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A Principal-Agent Theory Approach to Public Expenditure Management Systems in Developing Countries

  • Luc E. Leruth
  • Elisabeth Paul
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    A well-functioning public expenditure management (PEM) system is considered a critical pillar of government efficiency, on par with a low-distortion tax system and efficient tax administration. The paper discusses PEM systems in developing countries using an analytical framework based on principal-agent theory. This simple model can be applied to various PEM systems, and allows for comparisons between institutional settings. To illustrate this, we analyze the benefits derived from the use by the Ministry of Finance (MoF) of two control instruments; ex post audits and ex ante controls, and assess their value in terms of their ability to deter cheating. We derive a set of possible "control regimes" which can be used by the MoF. Although we illustrate the use of the model using developing countries, it is also relevant to developed economies.

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    Paper provided by International Monetary Fund in its series IMF Working Papers with number 06/204.

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    Length: 43
    Date of creation: 01 Sep 2006
    Date of revision:
    Handle: RePEc:imf:imfwpa:06/204
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    1. Ritva Reinikka & Jakob Svensson, 2004. "Local Capture: Evidence From a Central Government Transfer Program in Uganda," The Quarterly Journal of Economics, MIT Press, vol. 119(2), pages 678-704, May.
    2. Aghion, Philippe & Dewatripont, Mathias & Rey, Patrick, 1994. "Renegotiation Design with Unverifiable Information," Econometrica, Econometric Society, vol. 62(2), pages 257-82, March.
    3. Gupta, Sanjeev & Verhoeven, Marijn, 2001. "The efficiency of government expenditure: experiences from Africa," Journal of Policy Modeling, Elsevier, vol. 23(4), pages 433-467, May.
    4. Strausz, Roland, 2006. "Timing of verification procedures: Monitoring versus auditing," Journal of Economic Behavior & Organization, Elsevier, vol. 59(1), pages 89-107, January.
    5. Ian Lienert, 2003. "A Comparison Between Two Public Expenditure Management Systems in Africa," OECD Journal on Budgeting, OECD Publishing, vol. 3(3), pages 35-66.
    6. Kessler, Anke S., 2000. "On Monitoring and Collusion in Hierarchies," Journal of Economic Theory, Elsevier, vol. 91(2), pages 280-291, April.
    7. Ian Lienert, 2003. "A Comparison Between Two Public Expenditure Management Systems in Africa," IMF Working Papers 03/2, International Monetary Fund.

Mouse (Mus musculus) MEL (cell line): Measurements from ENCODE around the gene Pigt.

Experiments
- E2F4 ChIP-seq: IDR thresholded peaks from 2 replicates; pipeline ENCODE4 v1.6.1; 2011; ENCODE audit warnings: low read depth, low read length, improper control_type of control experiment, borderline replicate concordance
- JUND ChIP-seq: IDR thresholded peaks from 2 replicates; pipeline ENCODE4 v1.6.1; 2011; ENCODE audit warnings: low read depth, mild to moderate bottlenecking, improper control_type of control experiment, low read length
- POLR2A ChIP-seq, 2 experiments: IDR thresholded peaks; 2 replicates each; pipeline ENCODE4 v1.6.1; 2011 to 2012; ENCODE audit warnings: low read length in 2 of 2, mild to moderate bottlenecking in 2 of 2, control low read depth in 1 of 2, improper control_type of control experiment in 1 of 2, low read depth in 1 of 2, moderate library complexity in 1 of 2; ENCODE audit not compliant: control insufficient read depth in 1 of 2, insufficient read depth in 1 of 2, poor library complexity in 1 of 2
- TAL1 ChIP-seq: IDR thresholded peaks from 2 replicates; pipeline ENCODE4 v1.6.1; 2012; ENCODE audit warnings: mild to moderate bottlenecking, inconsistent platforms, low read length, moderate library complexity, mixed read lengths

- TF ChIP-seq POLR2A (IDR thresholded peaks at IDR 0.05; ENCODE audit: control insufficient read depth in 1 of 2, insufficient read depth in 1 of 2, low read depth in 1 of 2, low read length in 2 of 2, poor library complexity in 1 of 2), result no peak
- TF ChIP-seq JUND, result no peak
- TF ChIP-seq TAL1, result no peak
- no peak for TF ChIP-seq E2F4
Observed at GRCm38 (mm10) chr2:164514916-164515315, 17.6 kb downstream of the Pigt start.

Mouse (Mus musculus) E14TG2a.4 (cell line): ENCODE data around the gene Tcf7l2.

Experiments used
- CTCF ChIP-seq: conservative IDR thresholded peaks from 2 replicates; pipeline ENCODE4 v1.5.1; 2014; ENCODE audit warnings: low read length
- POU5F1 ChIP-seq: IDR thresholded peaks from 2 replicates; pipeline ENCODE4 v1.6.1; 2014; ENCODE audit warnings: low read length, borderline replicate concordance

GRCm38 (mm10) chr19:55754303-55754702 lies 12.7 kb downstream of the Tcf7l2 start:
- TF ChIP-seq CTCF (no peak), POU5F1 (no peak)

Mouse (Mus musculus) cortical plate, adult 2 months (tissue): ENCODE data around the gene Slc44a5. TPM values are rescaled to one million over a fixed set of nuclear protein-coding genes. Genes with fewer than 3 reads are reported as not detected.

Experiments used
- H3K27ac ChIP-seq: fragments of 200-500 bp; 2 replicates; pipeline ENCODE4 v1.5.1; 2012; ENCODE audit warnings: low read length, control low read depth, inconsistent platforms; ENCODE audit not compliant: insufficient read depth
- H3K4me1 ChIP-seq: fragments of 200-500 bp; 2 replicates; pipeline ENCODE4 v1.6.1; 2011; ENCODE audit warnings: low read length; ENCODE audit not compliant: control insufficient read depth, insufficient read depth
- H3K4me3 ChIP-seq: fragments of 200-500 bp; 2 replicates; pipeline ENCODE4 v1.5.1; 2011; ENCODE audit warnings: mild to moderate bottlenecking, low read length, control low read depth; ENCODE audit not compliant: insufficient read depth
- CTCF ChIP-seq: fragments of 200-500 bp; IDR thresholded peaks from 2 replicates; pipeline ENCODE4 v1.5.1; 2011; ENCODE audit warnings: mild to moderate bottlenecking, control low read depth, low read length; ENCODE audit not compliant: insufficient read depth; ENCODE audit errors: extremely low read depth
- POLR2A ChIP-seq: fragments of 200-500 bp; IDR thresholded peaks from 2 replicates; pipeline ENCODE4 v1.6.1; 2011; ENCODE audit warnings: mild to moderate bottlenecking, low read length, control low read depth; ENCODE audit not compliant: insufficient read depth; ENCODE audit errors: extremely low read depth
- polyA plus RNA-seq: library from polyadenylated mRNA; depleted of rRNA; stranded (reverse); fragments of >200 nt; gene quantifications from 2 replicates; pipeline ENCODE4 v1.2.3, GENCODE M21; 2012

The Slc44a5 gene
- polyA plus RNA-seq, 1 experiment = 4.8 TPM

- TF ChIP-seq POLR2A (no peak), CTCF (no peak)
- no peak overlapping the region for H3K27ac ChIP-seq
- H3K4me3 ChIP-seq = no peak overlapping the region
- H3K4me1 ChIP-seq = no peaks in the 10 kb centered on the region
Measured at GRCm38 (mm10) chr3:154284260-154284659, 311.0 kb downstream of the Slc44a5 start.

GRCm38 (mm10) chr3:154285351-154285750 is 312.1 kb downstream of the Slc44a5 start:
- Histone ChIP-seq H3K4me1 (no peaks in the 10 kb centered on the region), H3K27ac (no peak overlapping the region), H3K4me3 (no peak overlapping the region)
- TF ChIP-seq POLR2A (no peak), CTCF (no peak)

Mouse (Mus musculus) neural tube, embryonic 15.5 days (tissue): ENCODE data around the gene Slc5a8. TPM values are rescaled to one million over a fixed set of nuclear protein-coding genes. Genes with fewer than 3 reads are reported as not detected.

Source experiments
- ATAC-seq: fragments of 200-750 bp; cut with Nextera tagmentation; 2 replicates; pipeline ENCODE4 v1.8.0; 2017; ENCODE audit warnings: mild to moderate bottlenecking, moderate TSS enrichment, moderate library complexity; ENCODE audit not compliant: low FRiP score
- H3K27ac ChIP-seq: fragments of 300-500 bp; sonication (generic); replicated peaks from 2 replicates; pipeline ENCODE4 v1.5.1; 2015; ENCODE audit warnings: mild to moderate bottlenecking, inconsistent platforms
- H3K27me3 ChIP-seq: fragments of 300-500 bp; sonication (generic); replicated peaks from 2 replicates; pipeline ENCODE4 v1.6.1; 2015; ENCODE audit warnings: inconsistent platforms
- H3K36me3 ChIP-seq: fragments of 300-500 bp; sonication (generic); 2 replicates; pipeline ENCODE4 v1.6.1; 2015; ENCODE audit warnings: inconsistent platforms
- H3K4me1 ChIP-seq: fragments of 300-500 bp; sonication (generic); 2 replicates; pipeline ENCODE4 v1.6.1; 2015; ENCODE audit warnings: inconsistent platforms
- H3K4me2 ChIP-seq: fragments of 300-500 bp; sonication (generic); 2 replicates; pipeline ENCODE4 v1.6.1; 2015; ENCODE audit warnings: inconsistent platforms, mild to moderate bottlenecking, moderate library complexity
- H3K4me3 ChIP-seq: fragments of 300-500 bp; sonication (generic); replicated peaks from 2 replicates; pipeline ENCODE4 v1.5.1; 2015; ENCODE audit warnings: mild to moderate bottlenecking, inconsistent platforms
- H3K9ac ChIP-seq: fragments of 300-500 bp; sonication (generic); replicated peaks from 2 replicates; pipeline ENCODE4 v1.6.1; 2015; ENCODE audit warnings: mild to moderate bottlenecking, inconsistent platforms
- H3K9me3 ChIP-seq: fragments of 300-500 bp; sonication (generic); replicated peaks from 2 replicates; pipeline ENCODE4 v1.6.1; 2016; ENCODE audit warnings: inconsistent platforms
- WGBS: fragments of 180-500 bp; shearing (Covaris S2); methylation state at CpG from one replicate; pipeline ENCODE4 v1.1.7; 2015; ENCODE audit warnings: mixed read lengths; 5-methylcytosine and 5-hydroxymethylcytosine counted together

8. Laffont, Jean-Jacques & Rochet, Jean-Charles, 1997. " Collusion in Organizations," Scandinavian Journal of Economics, Wiley Blackwell, vol. 99(4), pages 485-95, December.
    9. Tirole, Jean, 1986. "Hierarchies and Bureaucracies: On the Role of Collusion in Organizations," Journal of Law, Economics and Organization, Oxford University Press, vol. 2(2), pages 181-214, Fall.
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    13. Yaya Moussa, 2004. "Public Expenditure Management in Francophone Africa; A Cross-Country Analysis," IMF Working Papers 04/42, International Monetary Fund.
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    15. Besley, Timothy & McLaren, John, 1993. "Taxes and Bribery: The Role of Wage Incentives," Economic Journal, Royal Economic Society, vol. 103(416), pages 119-41, January.
    16. Luc E. Leruth & Dominique Bouley & J. Fournel, 2002. "How Do Treasury Systems Operate in Sub-Saharan Francophone Africa?," IMF Working Papers 02/58, International Monetary Fund.
    17. Chand, Sheetal K. & Moene, Karl O., 1999. "Controlling Fiscal Corruption," World Development, Elsevier, vol. 27(7), pages 1129-1140, July.
    18. Dia, M., 1993. "A Governance Approach to Civil Service Reform in Sub- Saharan Africa," Papers 225, World Bank - Technical Papers.
    19. Faure-Grimaud, Antoine & Laffont, Jean-Jacques & Martimort, David, 1999. "The endogenous transaction costs of delegated auditing," European Economic Review, Elsevier, vol. 43(4-6), pages 1039-1048, April.
    20. D. Bouley & J. Fournel & Luc Leruth, 2002. "How do treasury systems operate in sub-Saharan francophone Africa?," OECD Journal on Budgeting, OECD Publishing, vol. 2(4), pages 49-83.
    21. Eskeland, Gunnar S. & Thiele, Henrik, 1999. "Corruption under moral hazard," Policy Research Working Paper Series 2204, The World Bank.
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